|Me and the Man, Fred Dame|
One of the perks of being a wine writer is all the winemaker dinners you attend, and hanging out with the big guns, that is to say Mr. Fred Dame. Fred was cellarmaster of The Sardine Factory in Monterey, California for 12 years helping to turn it into a wine destination and currently he is a Master Sommelier and the first American to have served as President of the Court of Master Sommeliers Worldwide and he founded the American Branch of The Court of Master Sommeliers and plays an active role in the expansion of the Master Sommelier program throughout the U.S. I included Fred in my IntoWine.com “100 Most Influential People in the U.S. Wine Industry” list (see the list INTOWINE TOP 100) and got to meet him at the tony Bacara Resort in Santa Barbara for a “Meet the Masters” wine dinner (that article first appeared in the March 2014 issue of The Tasting Panel Magazine).
Frankly wine dinners are a dime a dozen and I asked Fred why this one, and why all future ones should be different. “They get stale if you’re one winery pitching the 2 or 3 varietals you make.” The problem he suggests is that for a 4-5 course pairing, perhaps you don’t make a dessert wine, or a Cabernet to fit a particular dish, “so you try and squeeze something together to best fit Cabernet, and the dinners turn into a sales pitch.” And whether it’s Amway, or wine, no one wants a hard sell.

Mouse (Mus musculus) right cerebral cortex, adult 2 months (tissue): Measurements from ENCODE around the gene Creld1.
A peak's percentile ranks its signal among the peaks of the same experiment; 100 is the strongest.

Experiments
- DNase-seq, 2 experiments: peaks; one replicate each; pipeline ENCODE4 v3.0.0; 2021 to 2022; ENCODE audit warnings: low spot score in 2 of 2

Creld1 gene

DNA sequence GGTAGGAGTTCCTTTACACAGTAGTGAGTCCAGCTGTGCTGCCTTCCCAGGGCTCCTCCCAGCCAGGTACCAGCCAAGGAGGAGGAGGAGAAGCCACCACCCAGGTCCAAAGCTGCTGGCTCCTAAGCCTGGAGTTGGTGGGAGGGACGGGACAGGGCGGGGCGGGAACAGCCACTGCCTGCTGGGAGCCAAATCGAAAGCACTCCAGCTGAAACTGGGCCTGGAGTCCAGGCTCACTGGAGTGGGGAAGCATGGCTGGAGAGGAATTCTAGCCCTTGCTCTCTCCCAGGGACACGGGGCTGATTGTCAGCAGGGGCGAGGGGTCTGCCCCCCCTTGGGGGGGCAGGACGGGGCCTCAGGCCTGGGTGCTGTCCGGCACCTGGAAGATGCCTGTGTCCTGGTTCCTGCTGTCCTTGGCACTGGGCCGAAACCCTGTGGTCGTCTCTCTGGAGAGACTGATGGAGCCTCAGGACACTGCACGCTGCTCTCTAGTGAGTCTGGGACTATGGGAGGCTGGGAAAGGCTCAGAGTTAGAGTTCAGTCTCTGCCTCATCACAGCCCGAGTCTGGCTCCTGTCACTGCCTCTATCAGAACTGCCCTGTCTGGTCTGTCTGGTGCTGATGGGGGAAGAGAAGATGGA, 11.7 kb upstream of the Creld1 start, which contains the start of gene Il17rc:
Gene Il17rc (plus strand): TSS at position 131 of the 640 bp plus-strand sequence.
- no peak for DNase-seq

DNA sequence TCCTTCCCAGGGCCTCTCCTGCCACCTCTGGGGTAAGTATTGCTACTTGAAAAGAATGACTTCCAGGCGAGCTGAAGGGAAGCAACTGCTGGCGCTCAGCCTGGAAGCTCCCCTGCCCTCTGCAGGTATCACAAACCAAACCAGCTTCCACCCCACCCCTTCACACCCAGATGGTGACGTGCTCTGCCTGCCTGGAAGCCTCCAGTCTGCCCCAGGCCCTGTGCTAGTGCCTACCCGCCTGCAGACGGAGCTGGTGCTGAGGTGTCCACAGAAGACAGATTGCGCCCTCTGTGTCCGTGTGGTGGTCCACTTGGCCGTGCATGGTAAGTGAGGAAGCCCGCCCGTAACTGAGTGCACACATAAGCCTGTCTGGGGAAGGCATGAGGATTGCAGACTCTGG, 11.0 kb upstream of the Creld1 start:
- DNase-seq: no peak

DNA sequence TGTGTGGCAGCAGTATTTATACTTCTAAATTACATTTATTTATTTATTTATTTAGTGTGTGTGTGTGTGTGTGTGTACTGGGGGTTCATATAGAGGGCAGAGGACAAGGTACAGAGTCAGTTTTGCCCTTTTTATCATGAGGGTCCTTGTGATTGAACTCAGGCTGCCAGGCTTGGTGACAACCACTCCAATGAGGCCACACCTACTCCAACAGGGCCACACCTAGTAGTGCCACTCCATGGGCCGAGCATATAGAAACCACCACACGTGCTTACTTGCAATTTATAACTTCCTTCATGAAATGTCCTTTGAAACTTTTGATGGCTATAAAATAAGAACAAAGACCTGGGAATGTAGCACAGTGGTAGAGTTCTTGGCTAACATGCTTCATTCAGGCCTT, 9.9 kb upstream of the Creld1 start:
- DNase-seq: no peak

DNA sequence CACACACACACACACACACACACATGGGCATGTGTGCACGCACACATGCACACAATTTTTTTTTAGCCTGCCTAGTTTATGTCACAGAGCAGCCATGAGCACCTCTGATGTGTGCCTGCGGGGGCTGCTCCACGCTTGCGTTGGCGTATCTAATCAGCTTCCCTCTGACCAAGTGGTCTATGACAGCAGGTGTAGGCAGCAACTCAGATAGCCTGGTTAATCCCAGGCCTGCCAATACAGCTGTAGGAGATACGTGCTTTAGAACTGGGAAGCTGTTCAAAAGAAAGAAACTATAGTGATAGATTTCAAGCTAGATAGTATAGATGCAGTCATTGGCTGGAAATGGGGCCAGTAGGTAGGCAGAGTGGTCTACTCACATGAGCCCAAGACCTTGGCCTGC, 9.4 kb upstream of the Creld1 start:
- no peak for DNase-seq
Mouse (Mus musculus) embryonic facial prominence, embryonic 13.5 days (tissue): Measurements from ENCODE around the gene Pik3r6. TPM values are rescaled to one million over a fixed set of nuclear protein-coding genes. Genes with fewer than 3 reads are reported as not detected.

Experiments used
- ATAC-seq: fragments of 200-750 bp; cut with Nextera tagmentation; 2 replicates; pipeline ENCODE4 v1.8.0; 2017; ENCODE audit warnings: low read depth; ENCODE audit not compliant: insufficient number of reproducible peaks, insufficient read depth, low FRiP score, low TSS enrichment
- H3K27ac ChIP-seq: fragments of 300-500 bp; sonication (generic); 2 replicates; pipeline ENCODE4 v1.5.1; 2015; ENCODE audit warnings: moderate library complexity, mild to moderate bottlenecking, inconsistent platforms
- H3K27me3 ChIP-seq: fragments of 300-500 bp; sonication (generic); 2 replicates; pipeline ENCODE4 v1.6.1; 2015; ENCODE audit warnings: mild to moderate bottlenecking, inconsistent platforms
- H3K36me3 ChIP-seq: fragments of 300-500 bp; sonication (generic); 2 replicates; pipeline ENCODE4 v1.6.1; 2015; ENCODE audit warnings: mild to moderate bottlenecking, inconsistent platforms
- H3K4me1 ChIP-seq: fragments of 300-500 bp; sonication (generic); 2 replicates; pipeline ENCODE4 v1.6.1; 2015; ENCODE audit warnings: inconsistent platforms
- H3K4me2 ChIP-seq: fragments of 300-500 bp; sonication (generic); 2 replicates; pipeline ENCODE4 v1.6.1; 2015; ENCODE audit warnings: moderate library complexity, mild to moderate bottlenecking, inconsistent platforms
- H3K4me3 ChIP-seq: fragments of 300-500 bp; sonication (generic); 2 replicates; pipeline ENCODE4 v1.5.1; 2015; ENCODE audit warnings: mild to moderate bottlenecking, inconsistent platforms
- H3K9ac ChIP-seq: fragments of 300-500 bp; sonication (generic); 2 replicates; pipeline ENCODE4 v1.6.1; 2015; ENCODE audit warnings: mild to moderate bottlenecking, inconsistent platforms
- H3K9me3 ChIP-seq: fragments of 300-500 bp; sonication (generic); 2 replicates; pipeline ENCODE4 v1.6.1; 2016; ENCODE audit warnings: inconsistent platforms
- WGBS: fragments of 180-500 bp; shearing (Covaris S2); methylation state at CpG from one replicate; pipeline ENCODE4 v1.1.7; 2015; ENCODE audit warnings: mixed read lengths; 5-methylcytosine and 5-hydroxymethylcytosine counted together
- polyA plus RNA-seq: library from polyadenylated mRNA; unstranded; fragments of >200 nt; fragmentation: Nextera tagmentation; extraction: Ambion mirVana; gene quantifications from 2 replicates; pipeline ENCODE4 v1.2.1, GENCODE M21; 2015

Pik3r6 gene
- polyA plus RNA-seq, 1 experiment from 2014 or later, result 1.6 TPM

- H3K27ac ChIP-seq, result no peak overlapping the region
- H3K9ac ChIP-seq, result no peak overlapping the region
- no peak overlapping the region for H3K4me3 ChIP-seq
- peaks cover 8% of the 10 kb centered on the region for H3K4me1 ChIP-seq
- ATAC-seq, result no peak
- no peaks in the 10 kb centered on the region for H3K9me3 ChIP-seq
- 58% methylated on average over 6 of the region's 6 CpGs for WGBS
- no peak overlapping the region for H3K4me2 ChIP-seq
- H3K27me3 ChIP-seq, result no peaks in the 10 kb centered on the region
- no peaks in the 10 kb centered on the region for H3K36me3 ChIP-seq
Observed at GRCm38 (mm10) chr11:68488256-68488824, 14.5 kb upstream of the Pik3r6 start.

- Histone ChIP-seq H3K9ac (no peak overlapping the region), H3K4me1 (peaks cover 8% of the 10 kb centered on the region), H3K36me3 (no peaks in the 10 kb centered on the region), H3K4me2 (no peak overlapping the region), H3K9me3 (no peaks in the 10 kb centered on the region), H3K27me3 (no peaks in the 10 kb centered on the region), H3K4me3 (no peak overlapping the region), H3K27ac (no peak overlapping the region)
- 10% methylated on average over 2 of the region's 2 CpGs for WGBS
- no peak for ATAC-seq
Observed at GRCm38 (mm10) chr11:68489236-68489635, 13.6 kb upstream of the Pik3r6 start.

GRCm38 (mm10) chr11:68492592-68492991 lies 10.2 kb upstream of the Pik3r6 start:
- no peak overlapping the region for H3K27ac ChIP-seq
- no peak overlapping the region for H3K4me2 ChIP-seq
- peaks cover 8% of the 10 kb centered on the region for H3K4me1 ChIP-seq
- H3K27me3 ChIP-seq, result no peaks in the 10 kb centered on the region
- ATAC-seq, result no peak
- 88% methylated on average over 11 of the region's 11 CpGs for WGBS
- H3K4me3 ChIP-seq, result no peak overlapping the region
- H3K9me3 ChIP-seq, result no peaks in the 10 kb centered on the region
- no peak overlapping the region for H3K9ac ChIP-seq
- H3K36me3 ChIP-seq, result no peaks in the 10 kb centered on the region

|The autumn hued wine cellar at the Bacara holds 12,000 bottles|
“Look, this is entertainment, people want to walk out of wine pairing dinners having had great food and great wine but got good information in a timely manner, and not get bored.” He looks at me with his bright energetic eyes then says, “I want to talk four minutes tops to introduce each wine, but I want to give you a really great four minutes.” Hopefully the new wave of wine dinners will feature the expansive wines that he and the Bacara put together of different producers and different regions which best reflect the food. We then talk about his influence on the younger generation of sommeliers, most clearly seen in the film SOMM. “I tell them, don’t parrot what I do. I’ll teach you the fundamentals but you need to figure out your game, develop your own personality.” The idea of mentoring is important to him, the passing of information and experience and the wine industry on the whole succeeds with this quite well. “I tell all the folks I work with, you owe me one thing - the next you - and until that debt is paid I will hold it an arrears.” And Dame is a man who can inspire the people he mentors to then mentor others.
“The next generation is looking for the next thing,” he tells me. “I was speaking with someone in the beer industry, and I think craft beer has become so successful because the last generation, and the wine and spirits industry, was built on consistency: a Budweiser always tasted like a Budweiser, Chivas tasted like Chivas. But now people want the next experience. Happily, the world of wine is built for experimentation.” And he’s correct. There is a tremendous resurgence in small lot winemaking, craft beers and craft spirits. This doesn’t mean they all turn out well, but unless and until we experiment with our preconceptions about what gin or Grenache should be, we’ll be reduced to the bland and banal drinks we consume. Your challenge? Try something new this week, something you’ve never tasted and maybe can’t even pronounce. Wine and spirits are built for experimentation, yes, but so are you.